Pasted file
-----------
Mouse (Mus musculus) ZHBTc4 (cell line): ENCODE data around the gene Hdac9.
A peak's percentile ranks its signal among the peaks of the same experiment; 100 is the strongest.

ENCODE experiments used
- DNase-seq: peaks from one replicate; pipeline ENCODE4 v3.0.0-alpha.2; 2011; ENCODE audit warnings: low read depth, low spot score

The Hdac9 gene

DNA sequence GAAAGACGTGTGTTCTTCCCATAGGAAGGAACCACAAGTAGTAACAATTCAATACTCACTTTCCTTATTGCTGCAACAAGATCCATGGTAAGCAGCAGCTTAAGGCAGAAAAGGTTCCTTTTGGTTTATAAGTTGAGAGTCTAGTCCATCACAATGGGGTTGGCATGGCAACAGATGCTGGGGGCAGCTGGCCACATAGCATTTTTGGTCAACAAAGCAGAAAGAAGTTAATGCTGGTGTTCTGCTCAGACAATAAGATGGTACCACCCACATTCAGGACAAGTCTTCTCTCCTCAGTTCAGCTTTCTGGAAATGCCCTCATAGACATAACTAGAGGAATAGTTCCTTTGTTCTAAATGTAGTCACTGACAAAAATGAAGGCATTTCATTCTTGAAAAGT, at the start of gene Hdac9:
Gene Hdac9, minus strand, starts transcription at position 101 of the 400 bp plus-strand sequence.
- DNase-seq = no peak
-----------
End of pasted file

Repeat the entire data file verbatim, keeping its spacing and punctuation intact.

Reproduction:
Mouse (Mus musculus) ZHBTc4 (cell line): ENCODE data around the gene Hdac9.
A peak's percentile ranks its signal among the peaks of the same experiment; 100 is the strongest.

ENCODE experiments used
- DNase-seq: peaks from one replicate; pipeline ENCODE4 v3.0.0-alpha.2; 2011; ENCODE audit warnings: low read depth, low spot score

The Hdac9 gene

DNA sequence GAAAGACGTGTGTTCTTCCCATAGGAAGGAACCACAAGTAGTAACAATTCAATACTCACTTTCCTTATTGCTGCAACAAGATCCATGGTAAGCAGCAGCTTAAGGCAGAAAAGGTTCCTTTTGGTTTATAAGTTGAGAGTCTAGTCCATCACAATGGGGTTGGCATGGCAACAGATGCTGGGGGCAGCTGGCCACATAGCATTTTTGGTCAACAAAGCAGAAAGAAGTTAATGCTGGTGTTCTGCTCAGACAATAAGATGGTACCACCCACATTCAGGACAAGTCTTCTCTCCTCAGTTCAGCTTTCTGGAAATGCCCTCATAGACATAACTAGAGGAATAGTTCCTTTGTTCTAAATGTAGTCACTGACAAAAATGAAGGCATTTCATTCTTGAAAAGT, at the start of gene Hdac9:
Gene Hdac9, minus strand, starts transcription at position 101 of the 400 bp plus-strand sequence.
- DNase-seq = no peak